Positive Gains Scale

We used 1000 Families data from Wave 1 as a part of an analysis of a scale for measuring the positive impact of a child with disability on parents (the Positive Gains Scale).  Much of disability family research focuses on the negative impact of caring for a child with learning and/or developmental disabilities, which can highlight challenges for families and allow us to identify and support families experiencing difficulties.  However, only looking at the negative impact does not allow for a broader view of families, and so there is growing interest within disability family research on positive perceptions and experiences.  To be able to look at these positive perceptions, we need measures and questions to explicitly ask about families’ positive experiences.

The Positive Gains Scale is a seven-item measure originally developed to assess parental perceptions of raising a child with a disability.  It has been used in research of families with developmental disabilities, autism, intellectual disability, and a range of rare genetic syndromes, as well as physical health conditions such as asthma.  However, often in research we use measures across families of children with or without different disabilities in order to compare groups.  To be able to do this, we need to know whether the scale is used in a similar way across groups, or whether similar measurement properties of the scale are present.  This involves looking at the measurement invariance, or consistency in measurement properties across groups, and is part of what we looked at in this study.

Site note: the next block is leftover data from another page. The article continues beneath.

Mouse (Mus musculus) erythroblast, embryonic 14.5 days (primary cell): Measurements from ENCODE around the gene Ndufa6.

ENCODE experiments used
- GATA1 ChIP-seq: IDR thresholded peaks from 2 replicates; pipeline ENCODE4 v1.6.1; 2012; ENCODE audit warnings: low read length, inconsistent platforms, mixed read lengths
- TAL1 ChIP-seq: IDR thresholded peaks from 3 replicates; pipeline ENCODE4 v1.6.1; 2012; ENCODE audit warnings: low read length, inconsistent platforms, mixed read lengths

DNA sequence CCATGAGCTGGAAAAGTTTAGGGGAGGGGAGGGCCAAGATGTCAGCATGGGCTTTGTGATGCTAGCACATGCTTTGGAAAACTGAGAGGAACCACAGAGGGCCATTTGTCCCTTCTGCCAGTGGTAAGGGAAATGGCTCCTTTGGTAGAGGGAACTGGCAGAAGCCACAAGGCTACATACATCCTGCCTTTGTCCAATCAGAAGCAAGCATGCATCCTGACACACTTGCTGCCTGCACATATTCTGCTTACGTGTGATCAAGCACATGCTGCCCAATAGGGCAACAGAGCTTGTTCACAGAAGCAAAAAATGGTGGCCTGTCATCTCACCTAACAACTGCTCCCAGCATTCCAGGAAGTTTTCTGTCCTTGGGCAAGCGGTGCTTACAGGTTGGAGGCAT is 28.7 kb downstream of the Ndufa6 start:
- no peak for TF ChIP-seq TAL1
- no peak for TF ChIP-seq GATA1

We looked at measurement invariance between 1219 mothers of children with developmental disabilities, 234 mothers of children with spina bifida/hydrocephalus, and 157 mothers of children without disabilities.  We found that internal consistency, or how consistent the items of the scale are with one another and are measuring the same thing, was high across groups.  However, although individual items of the scale functioned comparably across groups, the PGS total score did not.  This means the PGS cannot be meaningfully used to compare outcomes between mothers of children with developmental disabilities and other mothers.  This could be because parents interpret the questions differently because they have different experiences of parenting and raising a child across the groups.

The full paper is freely available to read here. If you have any questions about this study or would like further information, please contact us at [email protected].


Jess, M., Bailey, T., Pit-Ten Cate, I. M., Totsika, V., & Hastings, R. P. (2020). Measurement invariance of the Positive Gains Scale in families of children with and without disabilities. Research in Developmental Disabilities, 103, 103662.

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